Way beneath the icy North Sea, nestled between the British Isles and Scandinavia, sits an area that is helping the UK and Norway reduce carbon emissions and chart a new path for its industrial areas. The work there shows how similar opportunities could be a game changer for industry and the Victorian economy.
Carbon dioxide (CO2) is a greenhouse gas that contributes to climate change, so removing it from industrial processes is vital to ensuring the future of existing industries and the development of new sectors.
In all corners of the world, geological formations are being used to store CO2 as a way to reduce emissions. The areas, typically over a kilometre below land or seabed, are porous rock formations that can be pressurised under a sealing layer, or former oil and gas reservoirs that can be re-pressurised.
Northern Lights is part of a Norwegian carbon capture and storage (CCS) project looking to take CO2 emissions from cement manufacturing and waste-to-energy facilities to permanently store it under the North Sea.
In the UK, decarbonisation clusters are developing in some of the heaviest industrial areas. Traditional energy producers, such as global gas and oil companies, are working together with local communities to establish CO2 collection networks to store under the North Sea.
Victoria’s Lead Scientist, Dr Amanda Caples, welcomes progress overseas as a pointer for what’s possible in Victoria.
“We have a world-leading CCS opportunity - there is enormous potential in the Latrobe Valley and nearby natural storage sites, like CarbonNet’s Pelican site in Bass Strait.”
“Some people have concerns about CCS and whether the technology can deliver. Internationally it has been operating for decades, proving that it is safe and cost effective. Take-up overseas is growing and this shows us that global decision-makers, both in government and industry, are backing the science of CCS.”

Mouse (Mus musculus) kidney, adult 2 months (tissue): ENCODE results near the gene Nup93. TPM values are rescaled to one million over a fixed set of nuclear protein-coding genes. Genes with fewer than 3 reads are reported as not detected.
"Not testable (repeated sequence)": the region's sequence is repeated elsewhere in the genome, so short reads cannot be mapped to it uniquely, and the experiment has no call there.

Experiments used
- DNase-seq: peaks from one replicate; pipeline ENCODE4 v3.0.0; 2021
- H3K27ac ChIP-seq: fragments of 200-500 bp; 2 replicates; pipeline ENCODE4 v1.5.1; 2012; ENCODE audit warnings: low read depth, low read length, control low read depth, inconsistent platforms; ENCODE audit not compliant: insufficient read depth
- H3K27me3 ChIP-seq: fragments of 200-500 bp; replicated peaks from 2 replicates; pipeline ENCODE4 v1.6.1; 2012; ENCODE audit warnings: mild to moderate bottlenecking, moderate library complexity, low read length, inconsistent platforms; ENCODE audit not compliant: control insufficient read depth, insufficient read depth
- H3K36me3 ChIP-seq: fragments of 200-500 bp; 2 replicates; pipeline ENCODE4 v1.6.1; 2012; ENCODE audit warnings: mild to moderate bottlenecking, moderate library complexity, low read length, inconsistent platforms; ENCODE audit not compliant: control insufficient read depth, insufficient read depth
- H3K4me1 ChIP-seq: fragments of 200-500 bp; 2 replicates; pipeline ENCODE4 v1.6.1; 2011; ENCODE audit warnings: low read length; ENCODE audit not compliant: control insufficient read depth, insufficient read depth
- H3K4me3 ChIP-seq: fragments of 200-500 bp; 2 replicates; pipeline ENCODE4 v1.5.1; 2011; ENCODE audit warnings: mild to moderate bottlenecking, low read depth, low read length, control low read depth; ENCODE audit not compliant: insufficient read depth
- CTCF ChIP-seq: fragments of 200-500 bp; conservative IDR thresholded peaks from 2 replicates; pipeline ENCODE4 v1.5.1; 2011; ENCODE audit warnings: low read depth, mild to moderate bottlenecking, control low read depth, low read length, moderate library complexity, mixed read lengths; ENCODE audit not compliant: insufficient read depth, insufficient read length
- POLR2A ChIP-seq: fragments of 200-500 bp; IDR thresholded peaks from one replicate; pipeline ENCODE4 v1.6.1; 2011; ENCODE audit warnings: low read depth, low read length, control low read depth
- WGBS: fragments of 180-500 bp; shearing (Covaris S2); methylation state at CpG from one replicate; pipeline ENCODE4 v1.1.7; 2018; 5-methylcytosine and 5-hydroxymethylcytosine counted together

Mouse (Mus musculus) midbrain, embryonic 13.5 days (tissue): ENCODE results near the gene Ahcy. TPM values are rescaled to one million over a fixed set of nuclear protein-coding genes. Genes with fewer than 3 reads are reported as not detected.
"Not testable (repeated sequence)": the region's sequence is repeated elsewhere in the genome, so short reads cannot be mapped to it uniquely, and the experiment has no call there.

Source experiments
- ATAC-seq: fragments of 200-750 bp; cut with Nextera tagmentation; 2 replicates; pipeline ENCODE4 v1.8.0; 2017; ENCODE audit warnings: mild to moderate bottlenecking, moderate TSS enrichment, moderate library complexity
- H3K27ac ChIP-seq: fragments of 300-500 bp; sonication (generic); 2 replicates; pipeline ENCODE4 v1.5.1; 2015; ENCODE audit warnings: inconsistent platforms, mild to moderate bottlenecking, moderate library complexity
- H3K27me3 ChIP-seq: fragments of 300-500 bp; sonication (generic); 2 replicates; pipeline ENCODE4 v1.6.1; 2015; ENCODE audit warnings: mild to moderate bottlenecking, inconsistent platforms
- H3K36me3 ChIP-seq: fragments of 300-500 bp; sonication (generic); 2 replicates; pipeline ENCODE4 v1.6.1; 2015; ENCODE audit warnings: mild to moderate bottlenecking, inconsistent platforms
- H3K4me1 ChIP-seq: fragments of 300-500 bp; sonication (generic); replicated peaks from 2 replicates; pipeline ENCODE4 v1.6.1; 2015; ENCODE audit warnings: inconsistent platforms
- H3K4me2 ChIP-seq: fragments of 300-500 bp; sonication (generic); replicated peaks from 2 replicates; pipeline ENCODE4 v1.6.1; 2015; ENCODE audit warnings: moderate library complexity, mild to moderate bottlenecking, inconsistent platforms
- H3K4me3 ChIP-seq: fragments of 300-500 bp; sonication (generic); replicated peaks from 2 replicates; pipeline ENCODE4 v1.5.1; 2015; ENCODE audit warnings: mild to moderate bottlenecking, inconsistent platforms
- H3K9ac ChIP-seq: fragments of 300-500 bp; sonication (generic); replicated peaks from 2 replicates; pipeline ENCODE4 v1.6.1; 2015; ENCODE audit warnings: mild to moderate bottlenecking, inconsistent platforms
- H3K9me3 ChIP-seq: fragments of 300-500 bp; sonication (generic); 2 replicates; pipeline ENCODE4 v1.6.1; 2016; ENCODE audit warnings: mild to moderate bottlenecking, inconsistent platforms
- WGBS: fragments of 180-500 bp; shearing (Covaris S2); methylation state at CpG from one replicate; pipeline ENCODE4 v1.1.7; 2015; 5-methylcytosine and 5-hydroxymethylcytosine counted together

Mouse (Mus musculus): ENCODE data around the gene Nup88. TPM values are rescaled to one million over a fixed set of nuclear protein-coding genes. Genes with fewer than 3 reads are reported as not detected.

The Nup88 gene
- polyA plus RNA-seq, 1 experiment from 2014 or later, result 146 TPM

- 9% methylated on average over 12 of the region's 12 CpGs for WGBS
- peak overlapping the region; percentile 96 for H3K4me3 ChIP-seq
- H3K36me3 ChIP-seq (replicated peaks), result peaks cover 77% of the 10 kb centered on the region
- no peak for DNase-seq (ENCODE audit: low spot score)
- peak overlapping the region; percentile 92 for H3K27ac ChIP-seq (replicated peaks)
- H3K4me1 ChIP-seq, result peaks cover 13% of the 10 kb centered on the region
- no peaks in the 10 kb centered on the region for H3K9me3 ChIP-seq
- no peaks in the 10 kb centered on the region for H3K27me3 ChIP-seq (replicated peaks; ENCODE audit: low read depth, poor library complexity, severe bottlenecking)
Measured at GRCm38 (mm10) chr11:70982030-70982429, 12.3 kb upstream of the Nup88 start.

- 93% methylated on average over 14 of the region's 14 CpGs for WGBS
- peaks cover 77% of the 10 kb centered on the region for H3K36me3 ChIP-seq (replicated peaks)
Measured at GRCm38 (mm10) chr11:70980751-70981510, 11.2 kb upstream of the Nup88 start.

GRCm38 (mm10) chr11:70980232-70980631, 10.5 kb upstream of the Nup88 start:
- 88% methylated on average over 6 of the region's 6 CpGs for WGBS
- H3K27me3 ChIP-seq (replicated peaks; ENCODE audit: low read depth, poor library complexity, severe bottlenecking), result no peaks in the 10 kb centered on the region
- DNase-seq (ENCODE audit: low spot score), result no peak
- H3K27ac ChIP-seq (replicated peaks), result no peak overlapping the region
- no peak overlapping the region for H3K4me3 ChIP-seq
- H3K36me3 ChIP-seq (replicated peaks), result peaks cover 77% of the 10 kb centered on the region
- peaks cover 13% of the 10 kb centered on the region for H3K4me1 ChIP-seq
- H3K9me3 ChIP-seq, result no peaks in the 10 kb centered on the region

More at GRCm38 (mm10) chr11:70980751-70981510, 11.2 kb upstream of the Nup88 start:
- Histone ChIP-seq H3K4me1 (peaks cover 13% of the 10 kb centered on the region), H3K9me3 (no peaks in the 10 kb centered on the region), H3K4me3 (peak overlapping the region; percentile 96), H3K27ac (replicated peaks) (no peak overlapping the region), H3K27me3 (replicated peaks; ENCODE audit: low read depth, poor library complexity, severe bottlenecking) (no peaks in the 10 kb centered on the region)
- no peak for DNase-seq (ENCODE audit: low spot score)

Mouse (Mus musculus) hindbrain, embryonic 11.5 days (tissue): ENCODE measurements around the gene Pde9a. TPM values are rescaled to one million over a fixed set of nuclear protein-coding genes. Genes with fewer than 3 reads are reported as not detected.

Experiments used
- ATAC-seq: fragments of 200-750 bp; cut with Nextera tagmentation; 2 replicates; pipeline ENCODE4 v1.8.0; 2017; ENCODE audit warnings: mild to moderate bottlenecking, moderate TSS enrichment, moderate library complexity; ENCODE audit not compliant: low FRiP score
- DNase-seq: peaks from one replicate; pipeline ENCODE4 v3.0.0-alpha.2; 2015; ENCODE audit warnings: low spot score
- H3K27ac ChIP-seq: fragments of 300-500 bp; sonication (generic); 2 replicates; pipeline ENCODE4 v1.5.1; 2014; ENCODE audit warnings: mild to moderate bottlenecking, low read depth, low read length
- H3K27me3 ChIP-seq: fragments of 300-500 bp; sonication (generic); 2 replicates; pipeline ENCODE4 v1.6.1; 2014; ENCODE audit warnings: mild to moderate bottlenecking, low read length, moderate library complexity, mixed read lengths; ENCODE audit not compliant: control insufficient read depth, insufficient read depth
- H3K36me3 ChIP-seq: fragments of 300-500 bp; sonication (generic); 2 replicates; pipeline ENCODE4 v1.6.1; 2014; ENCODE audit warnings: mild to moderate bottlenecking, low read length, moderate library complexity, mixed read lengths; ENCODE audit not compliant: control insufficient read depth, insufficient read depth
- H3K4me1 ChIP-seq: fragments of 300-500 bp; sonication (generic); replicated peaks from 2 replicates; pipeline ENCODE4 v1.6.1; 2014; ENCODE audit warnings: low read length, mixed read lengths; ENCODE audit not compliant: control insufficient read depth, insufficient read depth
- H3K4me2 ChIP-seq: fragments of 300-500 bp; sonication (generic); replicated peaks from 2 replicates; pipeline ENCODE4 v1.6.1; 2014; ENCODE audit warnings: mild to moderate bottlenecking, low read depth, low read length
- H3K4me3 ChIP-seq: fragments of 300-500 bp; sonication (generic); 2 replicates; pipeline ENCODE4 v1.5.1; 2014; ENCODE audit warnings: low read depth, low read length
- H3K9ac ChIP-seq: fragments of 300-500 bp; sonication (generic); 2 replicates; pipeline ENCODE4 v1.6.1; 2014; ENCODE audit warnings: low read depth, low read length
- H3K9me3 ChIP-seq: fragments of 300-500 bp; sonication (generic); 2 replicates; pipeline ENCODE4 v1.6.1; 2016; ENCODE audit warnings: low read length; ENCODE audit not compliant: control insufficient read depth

“The United Nation’s Intergovernmental Panel on Climate Change’s position is that CCS has an essential role to play in achieving our climate change goals.”
Brad Page is CEO of the Melbourne-based Global CCS Institute, whose mission it is to drive uptake of CCS technology, and he sees strong linkages between international CCS projects and Victoria’s CarbonNet project.
“The Latrobe Valley could become a world-leading clean energy hub. Similar industrial centres internationally, including the Net Zero Teesside and Zero Carbon Humber clusters in the UK, provide a useful roadmap for what can be achieved in Victoria.”
“Here and overseas CCS can facilitate a clean energy economy, creating jobs and supporting existing industries, all while pursuing decarbonisation.”
CCS projects take many years to develop and can experience ups and downs along the way. CarbonNet has spent time investigating and validating a CCS network for Gippsland. Project Director Ian Filby has witnessed the momentum shift in the past two years.
“Take-up of CCS is on the rise as developed economies seek to reduce emissions. Along with the development of renewable energy production, CCS can not only assist in stepping down emissions from traditional industries but also be the catalyst for new sectors and creating jobs.”
“CCS projects are complex and can run into issues like any major project. What the international examples show us is that these challenges can be overcome.”
“Whether it’s lessons from Victoria or from the other side of the world, practical experience will go a long way to help us make a difference to combating climate change and supporting the continued transition of the Latrobe Valley.”
To learn more about CarbonNet and the opportunities it brings for the Latrobe Valley, watch the project’s Advancing CCS for Victoria video below.
To find out more about where CCS is used and is being developed around the world read the Global Status of CCS report.
For more information about the project and to sign up for updates, go the Earth Resources Victoria website.